It’s all very well to talk about reducing chronic illnesses such as hypertension and diabetes by modifying behaviour, but the reality is that human behaviour is extremely hard to change. Extrinsic motivation usually does not work – the desire to change has to come from within, otherwise, the whole exercise will be purely cosmetic.

HR loves doing wellness programmes such as meditation, yoga, and zumba classes; because they are cool. They want them provided as pilots, free of cost; so that they don’t have to ask the CFO to sanction the expenses. They don’t have a budget to pay for them, and most vendors are happy to offer them as freebies, because they use them as a way of acquiring customers for their services.

Most employees are enthusiastic about these touchy-feely programmes, because they claim it makes them more energetic; and they are happy that these programmes give them a respite from having to sit at their desks all day long. Breaks from work are always welcome – especially when you don’t have to pay for them! But does this really contribute to the bottom line?

Why Corporates Should Choose Personal Wellness Programmes They Enjoy Themselves

I think most employees would rather choose what personal wellness program they wish to follow for themselves. They are quite happy if the employer agrees to sponsor these, but these are best done outside office hours, so that employee productivity is not impaired.

If these wellness programmes are serious about documenting that they do a provide a tangible ROI, then they need to do an A/B split experiment. They should implement the programme in one city, and compare it with employee performance in another city after a few weeks, to see if it makes a difference. I have a feeling that the change will not be dramatic. Most of these programmes use vanity metrics to track their success, and are based on anecdotal case studies, rather than real evidence. The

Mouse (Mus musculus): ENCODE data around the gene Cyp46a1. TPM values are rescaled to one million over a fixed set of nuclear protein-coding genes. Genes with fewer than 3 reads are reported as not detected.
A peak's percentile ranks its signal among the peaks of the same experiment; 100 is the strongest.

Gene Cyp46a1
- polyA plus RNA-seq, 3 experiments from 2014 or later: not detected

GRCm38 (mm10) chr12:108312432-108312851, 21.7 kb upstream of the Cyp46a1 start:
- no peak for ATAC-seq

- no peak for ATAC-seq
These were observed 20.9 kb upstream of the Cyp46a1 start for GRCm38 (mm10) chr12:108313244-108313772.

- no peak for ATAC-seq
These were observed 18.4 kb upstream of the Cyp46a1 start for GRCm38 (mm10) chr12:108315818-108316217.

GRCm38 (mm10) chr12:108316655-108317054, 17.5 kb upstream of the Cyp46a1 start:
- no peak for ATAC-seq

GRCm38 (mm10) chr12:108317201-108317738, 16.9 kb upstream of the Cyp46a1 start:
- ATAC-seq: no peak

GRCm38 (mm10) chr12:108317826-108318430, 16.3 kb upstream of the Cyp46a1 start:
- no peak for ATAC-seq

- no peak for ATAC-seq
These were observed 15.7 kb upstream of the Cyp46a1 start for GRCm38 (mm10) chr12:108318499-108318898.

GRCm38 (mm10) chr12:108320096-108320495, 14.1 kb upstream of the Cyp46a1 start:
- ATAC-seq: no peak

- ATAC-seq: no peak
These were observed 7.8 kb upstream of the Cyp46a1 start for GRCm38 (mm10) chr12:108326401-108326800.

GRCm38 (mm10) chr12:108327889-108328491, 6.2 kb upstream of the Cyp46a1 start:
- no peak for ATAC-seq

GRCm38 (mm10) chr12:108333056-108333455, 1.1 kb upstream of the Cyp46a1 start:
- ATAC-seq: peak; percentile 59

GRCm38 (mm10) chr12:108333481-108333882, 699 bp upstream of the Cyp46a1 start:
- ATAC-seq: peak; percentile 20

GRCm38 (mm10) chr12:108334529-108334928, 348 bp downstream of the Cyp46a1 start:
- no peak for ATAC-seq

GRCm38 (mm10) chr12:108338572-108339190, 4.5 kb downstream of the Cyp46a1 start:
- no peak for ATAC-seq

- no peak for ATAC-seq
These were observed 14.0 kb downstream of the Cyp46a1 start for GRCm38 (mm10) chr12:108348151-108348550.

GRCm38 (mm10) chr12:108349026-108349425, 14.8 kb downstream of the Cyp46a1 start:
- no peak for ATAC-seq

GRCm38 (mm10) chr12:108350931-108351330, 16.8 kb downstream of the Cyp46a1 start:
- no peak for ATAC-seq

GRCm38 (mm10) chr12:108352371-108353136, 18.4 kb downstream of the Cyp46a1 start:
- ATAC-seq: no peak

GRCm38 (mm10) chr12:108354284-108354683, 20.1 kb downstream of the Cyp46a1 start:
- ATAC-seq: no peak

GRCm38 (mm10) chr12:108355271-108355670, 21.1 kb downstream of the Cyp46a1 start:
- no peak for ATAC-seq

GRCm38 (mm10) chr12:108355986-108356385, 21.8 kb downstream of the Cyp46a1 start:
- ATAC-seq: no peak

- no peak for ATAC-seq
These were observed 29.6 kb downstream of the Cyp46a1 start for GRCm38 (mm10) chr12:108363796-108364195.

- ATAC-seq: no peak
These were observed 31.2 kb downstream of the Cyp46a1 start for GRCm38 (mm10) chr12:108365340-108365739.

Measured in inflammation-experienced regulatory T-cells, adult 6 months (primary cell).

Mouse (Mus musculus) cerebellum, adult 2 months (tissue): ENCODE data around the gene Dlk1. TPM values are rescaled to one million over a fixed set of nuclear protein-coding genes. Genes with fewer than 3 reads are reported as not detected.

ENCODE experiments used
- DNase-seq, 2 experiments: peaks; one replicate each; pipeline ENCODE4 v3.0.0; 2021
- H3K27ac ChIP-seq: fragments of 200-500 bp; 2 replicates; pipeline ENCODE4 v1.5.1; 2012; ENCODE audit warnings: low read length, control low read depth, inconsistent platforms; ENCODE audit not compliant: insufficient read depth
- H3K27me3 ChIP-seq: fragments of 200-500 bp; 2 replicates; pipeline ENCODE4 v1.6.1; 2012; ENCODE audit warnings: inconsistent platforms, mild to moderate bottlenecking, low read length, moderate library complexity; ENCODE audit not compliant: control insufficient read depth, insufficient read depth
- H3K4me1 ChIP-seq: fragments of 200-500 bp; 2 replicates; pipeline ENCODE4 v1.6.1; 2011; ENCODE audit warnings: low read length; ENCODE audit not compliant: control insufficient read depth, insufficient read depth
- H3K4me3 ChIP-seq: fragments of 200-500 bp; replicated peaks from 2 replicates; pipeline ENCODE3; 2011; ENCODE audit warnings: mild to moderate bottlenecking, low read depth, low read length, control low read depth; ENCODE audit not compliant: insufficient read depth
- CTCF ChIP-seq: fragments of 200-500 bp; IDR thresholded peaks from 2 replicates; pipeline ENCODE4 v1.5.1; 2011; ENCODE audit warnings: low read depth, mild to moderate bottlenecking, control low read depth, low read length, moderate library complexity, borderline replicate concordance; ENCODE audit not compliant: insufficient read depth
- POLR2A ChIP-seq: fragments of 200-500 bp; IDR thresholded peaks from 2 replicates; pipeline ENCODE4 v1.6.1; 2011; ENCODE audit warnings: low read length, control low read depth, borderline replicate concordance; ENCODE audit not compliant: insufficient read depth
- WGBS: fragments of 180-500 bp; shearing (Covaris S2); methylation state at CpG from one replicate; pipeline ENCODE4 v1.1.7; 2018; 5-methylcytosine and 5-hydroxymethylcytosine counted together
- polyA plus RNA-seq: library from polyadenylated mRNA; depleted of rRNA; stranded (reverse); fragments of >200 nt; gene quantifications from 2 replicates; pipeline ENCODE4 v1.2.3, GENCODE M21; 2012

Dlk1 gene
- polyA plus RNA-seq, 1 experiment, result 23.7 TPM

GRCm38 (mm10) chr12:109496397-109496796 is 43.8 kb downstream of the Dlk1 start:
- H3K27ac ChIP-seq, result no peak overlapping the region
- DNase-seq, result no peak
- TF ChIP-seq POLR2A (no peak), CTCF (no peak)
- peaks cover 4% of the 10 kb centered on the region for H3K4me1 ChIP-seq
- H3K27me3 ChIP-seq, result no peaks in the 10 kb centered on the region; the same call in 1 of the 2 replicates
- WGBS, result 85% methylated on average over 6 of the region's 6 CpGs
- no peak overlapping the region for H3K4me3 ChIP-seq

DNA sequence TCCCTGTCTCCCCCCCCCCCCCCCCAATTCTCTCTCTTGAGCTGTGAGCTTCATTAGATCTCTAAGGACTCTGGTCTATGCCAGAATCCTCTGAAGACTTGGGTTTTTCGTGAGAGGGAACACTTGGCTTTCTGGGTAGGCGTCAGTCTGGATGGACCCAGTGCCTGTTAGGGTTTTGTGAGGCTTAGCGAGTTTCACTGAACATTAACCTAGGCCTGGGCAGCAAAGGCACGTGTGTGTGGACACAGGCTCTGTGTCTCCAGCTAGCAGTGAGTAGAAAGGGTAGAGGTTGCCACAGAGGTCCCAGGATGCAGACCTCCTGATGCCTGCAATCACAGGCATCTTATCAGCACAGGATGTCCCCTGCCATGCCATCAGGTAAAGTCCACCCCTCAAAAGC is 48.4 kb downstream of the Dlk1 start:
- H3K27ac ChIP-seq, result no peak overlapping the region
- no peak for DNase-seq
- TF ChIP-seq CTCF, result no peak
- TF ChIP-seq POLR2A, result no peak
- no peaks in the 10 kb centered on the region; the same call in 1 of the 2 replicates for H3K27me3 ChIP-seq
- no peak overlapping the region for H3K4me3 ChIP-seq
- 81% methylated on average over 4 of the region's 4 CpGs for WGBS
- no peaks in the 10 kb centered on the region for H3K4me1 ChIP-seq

I have a feeling that the change will not be dramatic. Most of these programmes use vanity metrics to track their success, and are based on anecdotal case studies, rather than real evidence. The employees who participate usually self-select themselves – and these are usually the active healthy ones – so they don’t really need these programs in the first place!

Why It Doesn’t Work

The wellness programmes are unlikely to affect the vast majority, who will go back to their slothful unhealthy habits. Wellbeing is a cultural construct, and if the CEO practices it, the rest of his employees will imitate him/her. Thus, if he/she shuns the elevator and climbs the stairs to his/her office daily, many of his/her juniors will be inspired to emulate him/her.